Butcher's Hall, Gent

Taking a 45-minute boat trip along the River Leie is a great way to see another side of Gent

If you remember, in my last post, How to spend a day in Gent, I mentioned I would be blogging about my boat trip around the city. So … anchors aweigh!

I was enticed to take a boat trip by this intriguing board.

Gent boat 2

I say “intriguing” because it mixes English and Dutch in one word, with “boot” being Dutch for “boat”, but attached to the English word “trips” to make a single-word hybrid that you will never see in a dictionary. The competition over the other side of the river got it right (although a purist would say boattrips should be two words):

Gent boat25

And I rewarded them with my custom!

Boat trips in Gent is indeed a competitive industry. It would be interesting to see all the boats in action on a sunny Sunday afternoon in August:

All the companies seem to offer a “captain” giving a running commentary in English and Dutch, although I read that some companies offer guides in other languages. The captain of the boat I took seemed very knowledgeable, although to be honest I found myself switching off and simply enjoying the sights (and the silence when he stopped talking!)

The trip took 45 minutes, and the boat firstly went south, downriver and upriver and back to the starting point, and then north, upriver and downriver and back to base. So it’s not possible to do a circular tour. Here are some of the sights.

The famous Graslei along the River Leie in Gent
The famous Graslei along the River Leie in Gent

The Graslei, with the Korenlei on the opposite side, constituted the trading center of Gent in the Middle Ages. The buildings are the original warehouses, into which the grain was lifted from the boats on the river.

Gent boat20
Can you think of a better location for taking a break from your university studies?
St Michael's Bridge, Gent
St Michael’s Bridge, with the church of St. Michael on the left
Last remaining wooden house along the Leie
The light-coloured building is the last remaining wooden house along the Leie
Het Pand, Gent
The back of Het Pand, which used to be a Dominican priory and hospital and is now a university cultural and conference centre
The Oude Vismijn
The old fish market building of Gent

The building above is the back of the Oude Vismijn (the old fish market), which we saw in my previous blog about Gent, but from the front. It houses the Gent Tourist Office.

Butcher's Hall, Gent
The long building on the right is the Great Butcher’s Hall, where the sale of meat was centralised
Het waterhuis aan de Bierkant
No prizes for guessing what this building was used for

In the Bierhuis (above) you can apparently get 165 types of beer, which must mean a very long drinks menu!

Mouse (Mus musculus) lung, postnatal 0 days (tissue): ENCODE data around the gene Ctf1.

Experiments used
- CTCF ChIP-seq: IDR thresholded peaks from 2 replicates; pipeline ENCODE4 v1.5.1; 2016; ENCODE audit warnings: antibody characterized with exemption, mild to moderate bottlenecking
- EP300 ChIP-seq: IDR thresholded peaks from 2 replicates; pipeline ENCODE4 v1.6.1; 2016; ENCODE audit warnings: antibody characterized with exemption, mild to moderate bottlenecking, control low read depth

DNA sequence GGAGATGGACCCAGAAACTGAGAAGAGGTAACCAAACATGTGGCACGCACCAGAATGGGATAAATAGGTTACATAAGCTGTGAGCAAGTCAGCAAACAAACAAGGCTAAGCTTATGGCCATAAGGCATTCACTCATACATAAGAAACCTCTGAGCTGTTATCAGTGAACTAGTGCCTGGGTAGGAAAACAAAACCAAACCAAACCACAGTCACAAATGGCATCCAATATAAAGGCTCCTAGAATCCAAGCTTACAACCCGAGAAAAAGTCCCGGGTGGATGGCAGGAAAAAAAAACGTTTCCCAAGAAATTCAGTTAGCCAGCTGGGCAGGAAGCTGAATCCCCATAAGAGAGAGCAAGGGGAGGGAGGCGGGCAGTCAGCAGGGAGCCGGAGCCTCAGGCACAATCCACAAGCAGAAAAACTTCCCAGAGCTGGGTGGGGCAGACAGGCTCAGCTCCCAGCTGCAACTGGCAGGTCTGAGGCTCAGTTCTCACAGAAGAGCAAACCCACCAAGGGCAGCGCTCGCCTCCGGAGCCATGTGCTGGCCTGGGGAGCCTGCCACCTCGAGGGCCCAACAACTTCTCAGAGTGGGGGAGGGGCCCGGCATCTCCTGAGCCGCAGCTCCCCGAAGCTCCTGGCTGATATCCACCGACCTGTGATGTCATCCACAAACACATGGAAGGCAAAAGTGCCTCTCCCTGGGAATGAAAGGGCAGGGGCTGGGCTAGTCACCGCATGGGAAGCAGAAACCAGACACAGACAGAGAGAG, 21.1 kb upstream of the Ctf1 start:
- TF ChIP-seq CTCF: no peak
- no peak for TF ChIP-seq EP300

Castle of the Counts. Gent
Getting close and personal to the back of Gent’s Castle of the Counts
The Angel of Purification
Due to physical and intellectual pollution, the Angel of Purification is forced to wear a gas mask. Unfortunately it prevents him from playing his celestial music.
Gent boat9
The Angel of Purification is outside the Augustine Monastery
The Bridge of Imperial Pleasures, Gent
Sculptures relating to the life of Charles V next to the Bridge of Imperial Pleasures
Rabot, Gent
The Rabot towers, built in 1490 to bolster the city’s defences

Above are some other interesting buildings to see.

So there you have it; a highly enjoyable and recommendable 45 minutes. What I really appreciated was the opportunity to see the backs of many buildings that I had seen from the front during my city walk earlier in the day.

I still haven’t exhausted Gent. Next up … the Castle of the Counts!

About Denzil

Discovering Belgium is my personal blog describing places to visit in Belgium. It mainly focuses on walking and cycling in nature, but also covers cities and events.

13 comments on “Gent by boat

  1. Catherine

    Hi Denzil, Joanna is over for the weekend and we decided to go to Gent – I sent her your blog and that whetted her appetite. It was extremely helpful to have your hints – about the tram to the castle, the Info centre where we got the walking map etc. Thanks again! We had s super boat trip too! Catherine

    >

    • So glad you found it helpful and practical Catherine – and that you had a lovely day too, despite the rather gloomy chilly weather today!

  2. I’m intrigued by that gas mask. Please tell us more.

    • I can’t say much more than in the caption Carol. There’s so much pollution around that the angel has to wear a gas mask. I guess the pollution can be physical and spiritual. It’s certainly striking though, isn’t it.

  3. Lovely city. I had my stag do there, and we all went on the ‘boot trip’ after stumbling out of the Bierhuis. I remember the heavens opened and we got absolutely soaked!

  4. A trip on the water is always enjoyable, and you are able to get another perspective on the landscape. 🙂

  5. Glen Sherritt

    We find it good to do a boat/bus trip around a new town first as it gives you an idea of the layout prior to walking around. Looks like a very nice place.

  6. Pingback: Gravensteen Castle, Gent – Discovering Belgium

  7. Het is inderdaad heel leuk zo’n boottocht..Bij mijn bezoek aan Gent regende het en heb toen ook zo boottocht gemaakt.Het is een verrijking want je ziet Gent eens van een heel andere kant.

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